Gingerbread creations come to life for Kingman students

Kingman High School Culinary Arts students Emily Pelham and Aidan Curwick work on candy windows of their gingerbread movie theater. The theater will be part of a larger New York City scene the students are putting together for the annual Gingerbread Mania contest. (SUZANNE ADAMS-OCKRASSA/Miner)

Kingman High School Culinary Arts students Emily Pelham and Aidan Curwick work on candy windows of their gingerbread movie theater. The theater will be part of a larger New York City scene the students are putting together for the annual Gingerbread Mania contest. (SUZANNE ADAMS-OCKRASSA/Miner)

KINGMAN - Students in Chef Alexander Mayo's Culinary Arts program at Kingman High School have had visions of gingerbread dancing in their heads for the last month as they sketched their designs for the annual Gingerbread Mania contest.

The contest is open to the public. It starts at 5 p.m. Dec. 11 in the Kingman High School cafeteria. The cost is $10 for the public and free for all Kingman Unified School District students to enter a gingerbread creation in the contest. Visitors who just want to come and ogle the sweet confections can do so for free. All ages are welcome and the top three winners will have their confections auctioned off to help raise money for the club.

The students will also be offering a pasta bar for visitors who may be tempted to swipe a little frosting or nibble off a corner.

The pasta bar is $7 for adults or students without an ID and $5 for students with an ID. Children age 5 and under eat free. The school choir will also be performing its winter concert in the auditorium that evening.

The students have been piecing together their sweet creations since the beginning of last month. The project is the largest culinary creation students are required to make in the first semester of the school year, Mayo said.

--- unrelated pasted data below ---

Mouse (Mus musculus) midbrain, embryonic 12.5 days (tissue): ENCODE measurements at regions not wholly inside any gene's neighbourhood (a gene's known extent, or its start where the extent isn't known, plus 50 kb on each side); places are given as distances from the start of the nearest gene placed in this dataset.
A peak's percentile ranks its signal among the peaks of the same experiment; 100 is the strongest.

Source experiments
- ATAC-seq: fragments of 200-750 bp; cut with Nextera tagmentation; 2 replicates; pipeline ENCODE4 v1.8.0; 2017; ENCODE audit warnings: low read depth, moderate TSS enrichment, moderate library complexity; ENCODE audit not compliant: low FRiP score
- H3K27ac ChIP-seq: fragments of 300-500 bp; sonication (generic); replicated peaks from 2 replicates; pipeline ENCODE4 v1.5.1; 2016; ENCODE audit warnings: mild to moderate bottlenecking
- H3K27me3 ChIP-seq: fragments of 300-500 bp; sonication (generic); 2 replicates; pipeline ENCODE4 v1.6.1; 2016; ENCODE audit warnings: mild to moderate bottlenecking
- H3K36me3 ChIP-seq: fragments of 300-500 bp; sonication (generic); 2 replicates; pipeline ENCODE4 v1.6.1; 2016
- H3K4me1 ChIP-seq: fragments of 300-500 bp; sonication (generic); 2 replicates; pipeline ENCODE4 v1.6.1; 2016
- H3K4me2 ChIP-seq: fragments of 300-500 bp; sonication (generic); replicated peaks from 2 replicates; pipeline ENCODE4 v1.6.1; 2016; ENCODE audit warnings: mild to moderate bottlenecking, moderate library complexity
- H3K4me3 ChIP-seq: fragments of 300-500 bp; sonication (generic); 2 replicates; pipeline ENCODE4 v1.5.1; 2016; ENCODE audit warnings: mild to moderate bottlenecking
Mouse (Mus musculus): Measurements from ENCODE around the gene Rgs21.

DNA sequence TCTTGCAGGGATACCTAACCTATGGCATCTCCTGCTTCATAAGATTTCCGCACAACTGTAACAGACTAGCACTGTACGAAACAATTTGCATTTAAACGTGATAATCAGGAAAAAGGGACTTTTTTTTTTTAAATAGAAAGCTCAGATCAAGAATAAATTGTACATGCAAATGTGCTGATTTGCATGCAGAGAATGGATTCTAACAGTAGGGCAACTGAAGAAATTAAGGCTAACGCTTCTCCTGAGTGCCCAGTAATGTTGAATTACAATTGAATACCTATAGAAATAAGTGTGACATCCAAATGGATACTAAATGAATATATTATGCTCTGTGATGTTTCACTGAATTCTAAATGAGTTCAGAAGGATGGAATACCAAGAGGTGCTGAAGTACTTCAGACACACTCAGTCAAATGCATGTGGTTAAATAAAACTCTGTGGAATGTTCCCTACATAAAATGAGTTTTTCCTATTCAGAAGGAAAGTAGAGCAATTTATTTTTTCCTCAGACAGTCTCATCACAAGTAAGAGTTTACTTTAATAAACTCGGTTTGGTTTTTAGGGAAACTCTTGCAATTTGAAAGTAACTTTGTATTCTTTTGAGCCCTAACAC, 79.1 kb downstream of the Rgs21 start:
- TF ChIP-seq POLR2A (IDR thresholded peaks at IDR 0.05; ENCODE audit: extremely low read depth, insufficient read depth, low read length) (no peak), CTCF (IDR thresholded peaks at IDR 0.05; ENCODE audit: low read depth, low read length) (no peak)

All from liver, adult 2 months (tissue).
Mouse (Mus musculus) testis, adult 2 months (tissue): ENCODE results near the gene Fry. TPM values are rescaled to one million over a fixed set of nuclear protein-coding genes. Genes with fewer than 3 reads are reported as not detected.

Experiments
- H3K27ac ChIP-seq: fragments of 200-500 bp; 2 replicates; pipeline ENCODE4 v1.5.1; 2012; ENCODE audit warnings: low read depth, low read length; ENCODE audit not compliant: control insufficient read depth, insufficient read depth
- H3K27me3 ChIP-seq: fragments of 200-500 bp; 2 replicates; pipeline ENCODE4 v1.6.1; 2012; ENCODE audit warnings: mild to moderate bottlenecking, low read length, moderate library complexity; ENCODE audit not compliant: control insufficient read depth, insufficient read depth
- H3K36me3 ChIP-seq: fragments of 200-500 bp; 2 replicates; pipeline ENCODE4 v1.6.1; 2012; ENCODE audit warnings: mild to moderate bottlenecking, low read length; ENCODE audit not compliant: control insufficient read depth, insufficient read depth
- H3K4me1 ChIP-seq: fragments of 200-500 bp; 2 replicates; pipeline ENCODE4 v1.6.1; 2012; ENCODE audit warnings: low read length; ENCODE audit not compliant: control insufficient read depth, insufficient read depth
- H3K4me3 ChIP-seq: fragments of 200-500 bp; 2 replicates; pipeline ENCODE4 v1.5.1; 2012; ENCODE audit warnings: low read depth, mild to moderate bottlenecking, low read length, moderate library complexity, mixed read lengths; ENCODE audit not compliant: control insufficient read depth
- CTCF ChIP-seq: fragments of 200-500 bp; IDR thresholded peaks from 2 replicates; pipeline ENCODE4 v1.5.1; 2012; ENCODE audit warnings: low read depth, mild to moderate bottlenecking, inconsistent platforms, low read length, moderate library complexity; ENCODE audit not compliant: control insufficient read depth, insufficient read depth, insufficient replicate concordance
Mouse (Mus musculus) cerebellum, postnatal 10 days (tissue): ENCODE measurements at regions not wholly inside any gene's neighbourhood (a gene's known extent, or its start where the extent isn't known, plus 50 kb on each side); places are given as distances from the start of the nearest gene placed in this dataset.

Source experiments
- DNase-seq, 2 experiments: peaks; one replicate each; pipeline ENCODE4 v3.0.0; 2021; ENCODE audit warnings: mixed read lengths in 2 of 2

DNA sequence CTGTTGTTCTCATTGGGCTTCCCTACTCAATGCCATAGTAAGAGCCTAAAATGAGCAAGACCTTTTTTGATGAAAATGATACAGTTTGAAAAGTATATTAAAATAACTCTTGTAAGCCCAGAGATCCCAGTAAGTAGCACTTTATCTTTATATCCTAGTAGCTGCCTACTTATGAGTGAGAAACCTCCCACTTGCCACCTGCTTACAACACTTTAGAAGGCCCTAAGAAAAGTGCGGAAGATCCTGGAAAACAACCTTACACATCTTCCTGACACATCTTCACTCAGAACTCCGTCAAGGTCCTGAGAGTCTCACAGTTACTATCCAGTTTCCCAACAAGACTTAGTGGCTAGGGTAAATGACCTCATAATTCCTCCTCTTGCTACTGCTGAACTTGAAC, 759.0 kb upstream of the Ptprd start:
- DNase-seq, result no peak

The students have to come up with their own designs, map out their design, determine what materials they'll use to build their creation, bake their gingerbread and start icing.

The trickiest part of the project is the gingerbread itself, said student Tyryn Pettway as he tried to glue two pieces of graham cracker for the deck of his team's Golden Gate gingerbread bridge back together with icing.

"It keeps breaking," he said. "Everything has to be edible, except the base."

Mayo, who is a graduate from the program himself and has a culinary degree from Mohave Community College, agreed.

"I tried to find them the strongest recipe I could," he said. But part of the challenge of the project and the challenge of being a chef is working with delicate items.

Students are also forbidden to use any commercial boxed cake or frosting mixes for their projects, Mayo said.

"Nearly everything we make is from scratch," he said as he watched another student check the temperature of a pot of hard candy mix using a candy thermometer.

When a student asked how he would know if they used a mix in their project, Mayo responded, "I'd know. I had one student use a Duncan Hines cake mix in their project. I knew it was Duncan Hines without even looking at the box when I tasted it."

He does allow some leeway. For example, Pettway's group was using store-bought graham crackers for their bridge deck.

Students in the Culinary Arts program also learn meal planning, food and kitchen safety and industry terms, Mayo said. Students practice their skills by cooking lunch for the school's teachers and students at least once a week. They also cook food for tailgate parties at each of the school's home athletic games. Local organizations also keep the students busy with requests for fundraiser banquets.

All of the cooking, baking and mixing takes place in KHS' kitchen, where students often bump elbows with the school's cafeteria cooks.

In the second semester of the school year, Mayo really puts the students' skills to the test when he requires them to build a restaurant kitchen from the ground up. The students have three months to determine how many kitchen staff and servers they will need to hire, design uniforms for their staff, create a layout of their kitchen, plan a menu, and cook, serve and present a full meal to Mayo and one other judge.

"We run this place like a real restaurant kitchen. I want it to be as realistic as possible for the students," Mayo said. "I want them to be able to get hired in the finest restaurants."

Mayo's classes also count toward a degree at MCC, if students decide to continue to study the culinary arts.

Mayo has also made connections with the Cracker Barrel Old Country Store and Restaurant on Stockton Hill Road and some other local restaurants in an effort to help his students find jobs.

For more information on the Culinary Arts program at KHS or the Gingerbread Mania contest, call Mayo at (928) 715-0533.